Darren Moore is the man with a plan - Analysis of Doncaster Rovers' win over Shrewsbury Town

It's all about the game and how you play it.

Wednesday, 8th January 2020, 11:45 am
Updated Thursday, 9th January 2020, 4:33 pm

For once this month, we are not talking about the transfer market.

Instead, it is all about matters on the field for Doncaster Rovers and their growing ability to deliver on a set game plan.

Tuesday night's victory over Shrewsbury Town was the latest example of this, following on from the big wins at Peterborough United and against Oxford United.

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Rovers look to break clear against Shrewsbury Town. Picture: Marie Caley

Drawing up a specific game plan for a specific opposition appears to be the latest evolution of Darren Moore's Rovers.

After their early attacking freedom was met with an attempt to stifle by opposition teams, Rovers were forced to find a way to play around teams seeking to stop them.

After mixed results in that, the next step has been addressing exactly how opposition teams will approach the game, handling that and finding success off the back of it.

And it has been so far, so good with Tuesday's win making it three from four matches and pushing Rovers within two points of the top six.

They masterfully quietened the attacking threat of Peterborough and ruthlessly struck. They soaked up pressure from Oxford and launched dangerously on the counter attack.

And on this occasion they moved the ball quickly to neuter the Shrewsbury press and got balls forward early to use pace up against the trio of towers that make up the back three for the Shropshire side.

Moore is a man with a plan or two and those plans look more and more solid with each passing week.

The cause was certainly helped with an early goal as Niall Ennis pounced on a fluffed clearing header which allowed him to nod into an empty net just four minutes in.

But Rovers could easily have allowed a robust and organised Shrewsbury side to force their way into the game - which they did not.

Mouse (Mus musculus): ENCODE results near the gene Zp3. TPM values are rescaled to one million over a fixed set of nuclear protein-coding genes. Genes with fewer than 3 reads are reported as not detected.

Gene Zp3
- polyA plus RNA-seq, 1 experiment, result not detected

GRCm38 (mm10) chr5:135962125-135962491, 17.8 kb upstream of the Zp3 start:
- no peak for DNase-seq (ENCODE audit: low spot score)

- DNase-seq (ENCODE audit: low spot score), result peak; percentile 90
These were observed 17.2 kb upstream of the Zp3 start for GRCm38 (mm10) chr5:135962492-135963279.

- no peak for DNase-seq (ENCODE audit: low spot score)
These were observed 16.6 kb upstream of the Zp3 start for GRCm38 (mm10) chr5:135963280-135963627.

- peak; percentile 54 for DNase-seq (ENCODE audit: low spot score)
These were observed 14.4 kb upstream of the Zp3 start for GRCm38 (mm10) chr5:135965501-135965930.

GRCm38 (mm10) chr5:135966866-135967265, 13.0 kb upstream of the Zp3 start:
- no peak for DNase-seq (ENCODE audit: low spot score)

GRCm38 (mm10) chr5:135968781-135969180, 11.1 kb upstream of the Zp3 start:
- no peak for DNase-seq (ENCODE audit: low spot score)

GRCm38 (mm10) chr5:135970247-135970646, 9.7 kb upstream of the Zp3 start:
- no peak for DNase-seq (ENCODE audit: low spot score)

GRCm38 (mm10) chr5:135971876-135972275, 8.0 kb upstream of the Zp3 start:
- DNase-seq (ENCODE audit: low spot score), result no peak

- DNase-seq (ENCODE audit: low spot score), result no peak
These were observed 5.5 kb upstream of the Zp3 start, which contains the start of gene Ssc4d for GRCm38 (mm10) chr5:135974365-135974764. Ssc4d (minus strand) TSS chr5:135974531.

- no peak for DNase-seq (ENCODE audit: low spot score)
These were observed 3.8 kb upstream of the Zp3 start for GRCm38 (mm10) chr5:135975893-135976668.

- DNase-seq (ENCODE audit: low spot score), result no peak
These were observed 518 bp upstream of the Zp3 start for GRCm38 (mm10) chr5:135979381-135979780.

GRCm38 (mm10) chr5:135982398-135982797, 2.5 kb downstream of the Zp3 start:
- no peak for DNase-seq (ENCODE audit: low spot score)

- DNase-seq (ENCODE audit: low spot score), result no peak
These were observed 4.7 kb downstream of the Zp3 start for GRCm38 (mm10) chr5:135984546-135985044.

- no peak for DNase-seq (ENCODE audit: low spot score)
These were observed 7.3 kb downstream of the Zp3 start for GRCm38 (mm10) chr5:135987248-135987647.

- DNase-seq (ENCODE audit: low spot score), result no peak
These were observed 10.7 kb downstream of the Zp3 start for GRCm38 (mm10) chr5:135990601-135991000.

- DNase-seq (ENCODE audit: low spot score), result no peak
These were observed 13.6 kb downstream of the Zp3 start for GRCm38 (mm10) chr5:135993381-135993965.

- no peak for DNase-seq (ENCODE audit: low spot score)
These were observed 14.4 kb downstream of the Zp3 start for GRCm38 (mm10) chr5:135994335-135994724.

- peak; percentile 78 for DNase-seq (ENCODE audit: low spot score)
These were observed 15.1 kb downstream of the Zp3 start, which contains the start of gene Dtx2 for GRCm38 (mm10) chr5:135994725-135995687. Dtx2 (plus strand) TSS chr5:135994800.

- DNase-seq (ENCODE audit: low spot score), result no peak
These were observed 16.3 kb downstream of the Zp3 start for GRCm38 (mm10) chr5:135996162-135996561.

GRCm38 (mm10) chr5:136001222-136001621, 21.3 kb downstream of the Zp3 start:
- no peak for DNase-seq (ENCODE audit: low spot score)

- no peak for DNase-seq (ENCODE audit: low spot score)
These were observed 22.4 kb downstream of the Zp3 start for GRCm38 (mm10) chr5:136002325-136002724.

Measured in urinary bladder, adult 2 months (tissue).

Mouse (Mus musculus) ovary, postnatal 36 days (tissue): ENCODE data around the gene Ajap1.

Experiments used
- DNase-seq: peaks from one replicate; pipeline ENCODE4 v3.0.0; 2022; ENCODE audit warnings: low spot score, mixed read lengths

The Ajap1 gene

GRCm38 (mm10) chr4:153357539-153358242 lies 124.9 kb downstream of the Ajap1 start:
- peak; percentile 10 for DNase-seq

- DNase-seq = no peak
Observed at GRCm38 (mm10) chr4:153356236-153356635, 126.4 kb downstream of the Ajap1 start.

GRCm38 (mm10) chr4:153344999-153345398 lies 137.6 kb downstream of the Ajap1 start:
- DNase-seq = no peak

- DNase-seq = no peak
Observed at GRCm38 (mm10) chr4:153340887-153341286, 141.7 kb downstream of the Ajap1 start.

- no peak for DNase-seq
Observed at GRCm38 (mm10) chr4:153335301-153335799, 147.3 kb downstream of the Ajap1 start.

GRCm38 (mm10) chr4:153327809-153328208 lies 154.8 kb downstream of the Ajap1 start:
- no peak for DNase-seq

Shrewsbury looked to press with real aggression across the pitch and unsettle Rovers but failed to do so for any sustained period.

A big part of that was Rovers, in the main, not dawdling in possession and moving the ball quickly.

Jon Taylor pushed high up against the Shrewsbury back three alongside Ennis, looking to be sprung clear at every opportunity with balls slid through or lofted into the channels.

A rejuvenated Kieran Sadlier operated a little deeper, pushing into space in wide areas and looking to create opportunities, as he did with the opening goal.

It allowed Rovers to push numbers forward with Ben Sheaf in particularly advancing high into opposition territory.

Sheaf typified the excellent organisation Rovers demonstrated. Whenever Shrewsbury took possession, Rovers would drop into a flat 4-4-2, denying space and ensuring attacking options were quickly picked up.

The plan worked exceptionally well and kept Rovers fully in control against a side that had only lost three times on the road.

And it paved the way for them to become only the second side to score more than once against a visiting Shrewsbury when Tom Anderson powered in a header at the near post from a Taylor corner.

Rovers could, and perhaps should, have had more but in truth they did not need it.

This was another plan delivered perfectly. Whisper it - that top six looks pretty reachable right now.